A NASA missile the size of a bus appears to be hurtling back to earth at 1,500 miles an hour over 54 years after launch.
A team from the Space Program Agency attempted a moon landing in 1966, during which the rocket was swept into orbit the sun after it released its lander, which then crashed due to an engine malfunction.
The object, which was likely around 30 meters long, was originally mistaken for an asteroid – and named Asteroid 2020 SO – when a Hawaii telescope captured it in September.
However, experts are now convinced that it is the upper part of the Centaur missile that was fired by the American Surveyor 2 lander.
The telescope was looking for “Doomsday Rocks” toward Earth when it intercepted the apparent rocket that the NASA team had thrown away as garbage and that was never expected to reappear.
Paul Chodas, manager of the NASA NEO Program Office at the Jet Propulsion Laboratory in California, said, “I’m pretty excited about this.
“It was a hobby of mine to find one of these and make that connection, and I’ve been doing it for decades.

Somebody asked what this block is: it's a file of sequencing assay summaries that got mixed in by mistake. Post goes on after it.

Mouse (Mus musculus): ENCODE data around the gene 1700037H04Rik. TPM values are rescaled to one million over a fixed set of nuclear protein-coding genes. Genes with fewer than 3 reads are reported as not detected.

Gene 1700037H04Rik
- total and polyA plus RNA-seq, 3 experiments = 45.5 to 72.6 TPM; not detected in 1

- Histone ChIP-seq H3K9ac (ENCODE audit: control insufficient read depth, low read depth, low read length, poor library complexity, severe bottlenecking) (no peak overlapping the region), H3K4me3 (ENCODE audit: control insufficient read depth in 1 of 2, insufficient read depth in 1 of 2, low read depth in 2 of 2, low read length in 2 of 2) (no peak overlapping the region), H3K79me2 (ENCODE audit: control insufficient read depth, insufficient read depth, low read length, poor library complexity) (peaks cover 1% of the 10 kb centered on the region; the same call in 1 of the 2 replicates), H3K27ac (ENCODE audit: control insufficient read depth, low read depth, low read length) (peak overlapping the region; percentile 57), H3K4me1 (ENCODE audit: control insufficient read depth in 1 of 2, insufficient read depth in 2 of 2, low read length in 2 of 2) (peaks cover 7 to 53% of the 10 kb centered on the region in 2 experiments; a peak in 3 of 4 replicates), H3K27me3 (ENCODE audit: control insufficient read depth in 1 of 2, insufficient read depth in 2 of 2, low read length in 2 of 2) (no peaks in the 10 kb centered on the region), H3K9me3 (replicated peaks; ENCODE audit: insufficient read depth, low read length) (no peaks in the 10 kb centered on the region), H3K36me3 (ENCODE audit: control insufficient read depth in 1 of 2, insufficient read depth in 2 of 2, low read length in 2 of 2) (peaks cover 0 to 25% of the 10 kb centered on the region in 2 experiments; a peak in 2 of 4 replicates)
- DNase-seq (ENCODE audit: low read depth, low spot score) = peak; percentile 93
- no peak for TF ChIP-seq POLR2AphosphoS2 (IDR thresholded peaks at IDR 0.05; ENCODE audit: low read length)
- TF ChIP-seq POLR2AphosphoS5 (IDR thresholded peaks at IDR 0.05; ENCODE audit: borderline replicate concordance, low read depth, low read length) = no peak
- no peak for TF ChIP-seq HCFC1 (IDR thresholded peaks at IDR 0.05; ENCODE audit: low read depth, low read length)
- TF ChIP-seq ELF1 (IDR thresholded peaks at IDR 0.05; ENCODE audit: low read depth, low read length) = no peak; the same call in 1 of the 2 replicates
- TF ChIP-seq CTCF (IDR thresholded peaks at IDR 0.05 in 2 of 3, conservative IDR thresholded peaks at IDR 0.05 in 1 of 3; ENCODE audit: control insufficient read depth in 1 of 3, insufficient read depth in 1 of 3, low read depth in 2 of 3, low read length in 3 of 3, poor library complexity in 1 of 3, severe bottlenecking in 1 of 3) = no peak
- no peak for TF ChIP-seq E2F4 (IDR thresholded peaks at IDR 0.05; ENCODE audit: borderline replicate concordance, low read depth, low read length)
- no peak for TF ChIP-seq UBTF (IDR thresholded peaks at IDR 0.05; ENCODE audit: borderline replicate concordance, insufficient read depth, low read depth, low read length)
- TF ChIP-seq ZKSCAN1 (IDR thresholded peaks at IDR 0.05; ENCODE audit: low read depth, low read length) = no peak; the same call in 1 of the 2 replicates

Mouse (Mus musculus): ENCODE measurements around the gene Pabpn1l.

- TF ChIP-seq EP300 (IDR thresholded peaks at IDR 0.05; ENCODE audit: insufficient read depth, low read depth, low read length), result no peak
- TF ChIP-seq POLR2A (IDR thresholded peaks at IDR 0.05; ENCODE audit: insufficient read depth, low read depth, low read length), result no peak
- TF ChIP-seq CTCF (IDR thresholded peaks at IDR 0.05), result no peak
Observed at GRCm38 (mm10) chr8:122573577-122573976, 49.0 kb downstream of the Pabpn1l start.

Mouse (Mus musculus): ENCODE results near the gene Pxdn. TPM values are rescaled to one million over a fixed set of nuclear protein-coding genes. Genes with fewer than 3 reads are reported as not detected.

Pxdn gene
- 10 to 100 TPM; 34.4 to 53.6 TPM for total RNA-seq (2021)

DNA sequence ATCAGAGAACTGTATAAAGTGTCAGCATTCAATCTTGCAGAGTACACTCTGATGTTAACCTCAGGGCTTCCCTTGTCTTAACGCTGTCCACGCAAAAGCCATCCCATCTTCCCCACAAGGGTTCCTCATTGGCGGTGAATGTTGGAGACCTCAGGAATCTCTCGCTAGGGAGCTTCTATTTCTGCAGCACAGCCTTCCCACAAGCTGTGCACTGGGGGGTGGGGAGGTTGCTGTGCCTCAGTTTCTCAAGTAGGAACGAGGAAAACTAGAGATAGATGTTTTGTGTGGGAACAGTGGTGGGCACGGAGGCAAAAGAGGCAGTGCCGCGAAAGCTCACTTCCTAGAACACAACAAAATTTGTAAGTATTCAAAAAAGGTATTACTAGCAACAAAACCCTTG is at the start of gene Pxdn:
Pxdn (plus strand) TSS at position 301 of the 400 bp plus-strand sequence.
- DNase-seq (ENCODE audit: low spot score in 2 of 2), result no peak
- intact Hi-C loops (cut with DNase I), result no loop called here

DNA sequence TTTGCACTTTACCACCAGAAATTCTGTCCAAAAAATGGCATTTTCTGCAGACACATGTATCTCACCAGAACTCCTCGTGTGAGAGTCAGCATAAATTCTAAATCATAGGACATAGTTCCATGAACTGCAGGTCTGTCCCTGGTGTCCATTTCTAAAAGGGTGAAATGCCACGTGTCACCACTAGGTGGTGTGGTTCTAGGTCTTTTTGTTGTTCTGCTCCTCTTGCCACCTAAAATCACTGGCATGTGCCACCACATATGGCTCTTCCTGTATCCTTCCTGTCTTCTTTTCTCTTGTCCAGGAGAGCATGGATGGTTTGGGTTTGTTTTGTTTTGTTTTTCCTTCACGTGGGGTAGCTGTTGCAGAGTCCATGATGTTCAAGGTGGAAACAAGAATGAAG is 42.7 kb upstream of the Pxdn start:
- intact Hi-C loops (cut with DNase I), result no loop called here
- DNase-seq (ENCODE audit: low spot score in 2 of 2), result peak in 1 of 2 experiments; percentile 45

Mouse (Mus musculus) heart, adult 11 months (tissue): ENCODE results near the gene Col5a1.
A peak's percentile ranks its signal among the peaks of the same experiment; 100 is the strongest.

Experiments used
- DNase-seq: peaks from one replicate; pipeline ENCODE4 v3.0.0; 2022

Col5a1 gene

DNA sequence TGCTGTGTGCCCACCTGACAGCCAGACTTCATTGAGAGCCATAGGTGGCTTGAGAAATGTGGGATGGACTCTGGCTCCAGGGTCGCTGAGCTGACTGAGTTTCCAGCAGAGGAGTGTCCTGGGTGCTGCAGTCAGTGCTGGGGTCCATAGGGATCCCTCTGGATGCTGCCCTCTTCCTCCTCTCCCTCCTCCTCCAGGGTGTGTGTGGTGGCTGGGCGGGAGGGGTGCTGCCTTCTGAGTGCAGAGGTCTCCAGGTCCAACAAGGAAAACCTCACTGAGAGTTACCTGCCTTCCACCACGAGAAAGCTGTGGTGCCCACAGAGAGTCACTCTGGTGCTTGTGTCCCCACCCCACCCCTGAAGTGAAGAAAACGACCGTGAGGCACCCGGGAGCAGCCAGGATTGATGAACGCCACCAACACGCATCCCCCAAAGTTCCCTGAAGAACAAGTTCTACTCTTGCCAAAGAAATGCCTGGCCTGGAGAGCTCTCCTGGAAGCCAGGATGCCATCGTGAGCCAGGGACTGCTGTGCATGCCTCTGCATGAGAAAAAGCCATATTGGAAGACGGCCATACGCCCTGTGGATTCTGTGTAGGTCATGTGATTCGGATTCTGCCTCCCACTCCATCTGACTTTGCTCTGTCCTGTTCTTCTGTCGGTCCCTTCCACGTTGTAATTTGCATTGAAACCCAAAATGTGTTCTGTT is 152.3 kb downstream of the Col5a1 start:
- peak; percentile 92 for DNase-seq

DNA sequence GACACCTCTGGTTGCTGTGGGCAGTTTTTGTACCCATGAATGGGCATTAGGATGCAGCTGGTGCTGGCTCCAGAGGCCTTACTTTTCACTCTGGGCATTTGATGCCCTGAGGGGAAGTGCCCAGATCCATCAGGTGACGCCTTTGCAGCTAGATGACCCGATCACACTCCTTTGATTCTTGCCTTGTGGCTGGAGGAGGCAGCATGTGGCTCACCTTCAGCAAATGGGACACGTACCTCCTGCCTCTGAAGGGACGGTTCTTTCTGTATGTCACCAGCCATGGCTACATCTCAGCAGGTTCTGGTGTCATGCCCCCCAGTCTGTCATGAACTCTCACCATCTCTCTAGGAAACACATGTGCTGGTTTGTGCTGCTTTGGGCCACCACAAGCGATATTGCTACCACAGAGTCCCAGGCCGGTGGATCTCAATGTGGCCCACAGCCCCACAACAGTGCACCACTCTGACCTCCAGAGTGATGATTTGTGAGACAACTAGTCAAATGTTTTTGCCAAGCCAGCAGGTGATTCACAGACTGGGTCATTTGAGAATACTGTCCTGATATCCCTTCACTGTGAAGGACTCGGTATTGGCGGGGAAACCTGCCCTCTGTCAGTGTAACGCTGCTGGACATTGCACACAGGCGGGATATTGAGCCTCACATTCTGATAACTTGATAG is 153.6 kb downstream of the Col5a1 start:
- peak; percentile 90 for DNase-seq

“I could be wrong. I don’t want to appear overconfident.
“But in my opinion it is the first time that all parts fit into an actually known start.”
The object’s near-circular orbit around the Sun is unusual for an asteroid, as is the slower speed at which it moves.
It is also in the same plane as the Earth, with neither tilting up nor down – everything indicates that it is more of a rocket than a space rock.
In 2002, Mr. Chodas also found out what he thought was the leftover third stage of Saturn V from Apollo 12 from 1969 – NASA’s second mission to land on the moon.
He estimates that the latest find will orbit Earth for several months before finding its own orbit around the Sun in March.
When asked if there is a risk of course changing and falling into the earth, Mr Chodas said it was unlikely but added, “At least not this time.”